Skip to Content

Brainstorm Health: Augmented Reality in Surgery, Air Pollution Deaths, Pfizer Novartis in NASH

Happy Monday, readers. I hope you had a great weekend.

Earlier this year, I spoke with physician-businessman extraordinaire Dr. Toby Cosgrove, longtime chief executive of the Cleveland Clinic, about the role digital health technology will play in medicine. Cosgrove had plenty of thoughts to offer—including about the use of A.I. in health care—but one part of our conversation that struck out as particularly, well, cool was the potential that augmented reality has in the space.

There’s reportedly been some new progress on that very front this past week, according to health tech and imaging specialist Novarad. The firm says that its OpenSight Augmented Reality System was cleared by the Food and Drug Administration (FDA) as the first AR system to use Microsoft’s HoloLens in pre-surgical planning.

The platform uses HoloLens to (virtually) map out images onto a patient’s body ahead of surgery—a technique that could theoretically cut down surgical planning times and give care teams more insight into the procedures they’re about to conduct. (The HoloLens’ digital nature also allows overlaid images to be seen and used by multiple users.)

It was this precise kind of cross-use capability that Cosgrove touted to me in our conversation on how the Cleveland Clinic itself now uses the HoloLens to teach anatomy. “I’m walking around a heart and I have a view I’ve never had in 40 years as a heart surgeon. The important thing is, this allows the teaching to scale,” he said.

Now, the tech may very well be coming to an OR near you.

Read on for the day’s news.

Sy Mukherjee
@the_sy_guy
sayak.mukherjee@fortune.com

DIGITAL HEALTH

Athenahealth voices optimism on upcoming deal. Health care IT and cloud-based data analytics firm Athenahealth tells CNBC that it’s confident on reaching a buyout deal (reportedly being pursued by multiple bidders) within the next two weeks. Earlier this year, the firm, previously headed by Jonathan Bush (who stepped down amid a swirl of controversy over the summer) was being approached by activist Paul Singer’s Elliott Management; since then, a number of private equity firms have reportedly expressed interest in snapping up the company. Athenahealth shares have fallen 8% year-to-date. (CNBC)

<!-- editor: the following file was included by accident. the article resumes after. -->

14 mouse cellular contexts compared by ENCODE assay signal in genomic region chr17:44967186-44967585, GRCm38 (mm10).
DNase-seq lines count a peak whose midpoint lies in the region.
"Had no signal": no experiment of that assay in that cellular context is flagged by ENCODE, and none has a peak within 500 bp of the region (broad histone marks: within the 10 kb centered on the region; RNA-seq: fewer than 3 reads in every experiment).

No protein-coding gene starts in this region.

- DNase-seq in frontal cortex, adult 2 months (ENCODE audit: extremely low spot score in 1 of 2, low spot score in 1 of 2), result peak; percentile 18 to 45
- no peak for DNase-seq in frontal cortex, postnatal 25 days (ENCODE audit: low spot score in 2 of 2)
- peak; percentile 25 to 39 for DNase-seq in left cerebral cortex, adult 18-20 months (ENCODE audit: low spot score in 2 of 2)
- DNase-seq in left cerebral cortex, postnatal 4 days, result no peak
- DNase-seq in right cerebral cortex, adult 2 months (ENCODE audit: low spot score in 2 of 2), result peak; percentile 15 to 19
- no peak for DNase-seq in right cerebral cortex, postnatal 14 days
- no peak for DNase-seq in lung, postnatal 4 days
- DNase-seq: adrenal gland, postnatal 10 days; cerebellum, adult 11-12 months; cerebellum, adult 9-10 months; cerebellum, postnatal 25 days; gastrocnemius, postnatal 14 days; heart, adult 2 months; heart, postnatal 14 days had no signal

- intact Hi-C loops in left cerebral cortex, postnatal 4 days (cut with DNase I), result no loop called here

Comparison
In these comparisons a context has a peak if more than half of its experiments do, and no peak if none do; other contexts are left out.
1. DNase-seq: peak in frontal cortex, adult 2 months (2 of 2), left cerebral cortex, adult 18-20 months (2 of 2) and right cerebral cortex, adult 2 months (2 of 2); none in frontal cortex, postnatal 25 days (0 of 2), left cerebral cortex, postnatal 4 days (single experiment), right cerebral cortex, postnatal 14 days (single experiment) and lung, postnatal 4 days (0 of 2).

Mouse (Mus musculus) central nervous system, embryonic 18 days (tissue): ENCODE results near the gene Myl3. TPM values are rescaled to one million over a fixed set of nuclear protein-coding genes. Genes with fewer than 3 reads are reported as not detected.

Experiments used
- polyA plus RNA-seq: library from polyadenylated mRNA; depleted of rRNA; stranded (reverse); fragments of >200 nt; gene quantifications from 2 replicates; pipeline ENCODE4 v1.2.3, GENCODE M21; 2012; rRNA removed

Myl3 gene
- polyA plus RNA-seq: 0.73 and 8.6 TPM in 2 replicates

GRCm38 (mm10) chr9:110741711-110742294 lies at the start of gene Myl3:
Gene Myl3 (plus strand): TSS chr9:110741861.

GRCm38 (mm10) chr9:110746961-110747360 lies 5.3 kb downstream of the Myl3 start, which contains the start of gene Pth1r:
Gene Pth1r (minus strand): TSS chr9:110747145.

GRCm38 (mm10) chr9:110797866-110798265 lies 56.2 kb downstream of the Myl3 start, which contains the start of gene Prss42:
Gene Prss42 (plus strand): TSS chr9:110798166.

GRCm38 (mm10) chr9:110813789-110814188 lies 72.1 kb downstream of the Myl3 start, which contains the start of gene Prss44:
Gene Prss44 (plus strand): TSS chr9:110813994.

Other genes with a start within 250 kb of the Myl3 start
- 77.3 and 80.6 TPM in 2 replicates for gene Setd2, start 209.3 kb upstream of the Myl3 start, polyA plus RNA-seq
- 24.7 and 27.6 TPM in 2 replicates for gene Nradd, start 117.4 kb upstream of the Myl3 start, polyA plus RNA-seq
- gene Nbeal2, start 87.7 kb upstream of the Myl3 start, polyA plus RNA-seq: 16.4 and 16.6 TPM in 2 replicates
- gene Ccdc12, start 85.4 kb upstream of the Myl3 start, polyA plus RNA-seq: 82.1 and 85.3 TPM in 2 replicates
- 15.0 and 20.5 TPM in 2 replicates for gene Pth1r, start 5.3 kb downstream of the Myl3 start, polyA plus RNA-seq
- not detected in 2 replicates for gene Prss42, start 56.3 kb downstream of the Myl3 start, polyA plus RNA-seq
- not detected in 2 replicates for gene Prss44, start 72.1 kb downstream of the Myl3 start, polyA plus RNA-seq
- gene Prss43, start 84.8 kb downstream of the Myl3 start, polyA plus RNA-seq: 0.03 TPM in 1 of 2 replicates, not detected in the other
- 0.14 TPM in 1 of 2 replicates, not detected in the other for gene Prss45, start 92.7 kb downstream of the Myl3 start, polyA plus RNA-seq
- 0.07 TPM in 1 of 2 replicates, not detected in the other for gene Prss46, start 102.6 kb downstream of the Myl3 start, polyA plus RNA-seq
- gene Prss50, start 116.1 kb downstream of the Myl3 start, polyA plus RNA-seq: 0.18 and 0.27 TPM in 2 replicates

INDICATIONS

Pfizer, Novartis take on a common (but difficult) liver disease. Novartis and Pfizer are teaming up on disease space the companies believe can eventually rake in the big bucks—but which has also proven an elusive therapeutic area for biopharma. The drug giants will develop treatments for the liver disease NASH (which entails a buildup of fat in the liver unrelated to alcohol but very much related to obesity and diabetes). Other companies such as Allergan and Gilead have also expressed interest in this R&D space, citing the widespread prevalence of obesity and other metabolic disorders in the U.S. A blockbuster treatment has yet to emerge. (Reuters)

THE BIG PICTURE

90% of kids breathe polluted air. A new World Health Organization (WHO) report finds that air pollution afflicts 90% of children around the world and contributes to 600,000 child deaths annually. Unsurprisingly, the numbers are far more dire in developing nations, where 98% of children under the age of 5 are exposed to more pollutants than recommended. “Air pollution is stunting our children’s brains, affecting their health in more ways than we suspected,” said the WHO’s Dr. Maria Neira in a statement. (Fortune)

Man’s best friend’s nose for disease. Your dog’s nose knows. Seriously. Take a breather from the usual whirlwind of news this Monday afternoon and read this fascinating Wired piece on the science of why man’s best friend can sniff out diseases and infections such as malaria parasites in children. (Wired)

REQUIRED READING

IBM CEO Ginni Rometty Says $34 Billion Deal for Red Hat Will ‘Reset the Cloud Landscape’by Alan Murray

We’re the FBI Agents Who Caught the Unabomber: Here’s How We Think the Authorities Got the Mail Bomberby Jim Freeman, Terry D. Turchie, & Donald Max Noel

raceAhead: Repairing the World After the Pittsburgh Shootingby Ellen McGirt

Some Massive Successes in Tech Outside of Silicon Valleyby Adam Lashinsky

Produced by Sy Mukherjee
@the_sy_guy
sayak.mukherjee@fortune.com

Find past coverage. Sign up for other Fortune newsletters.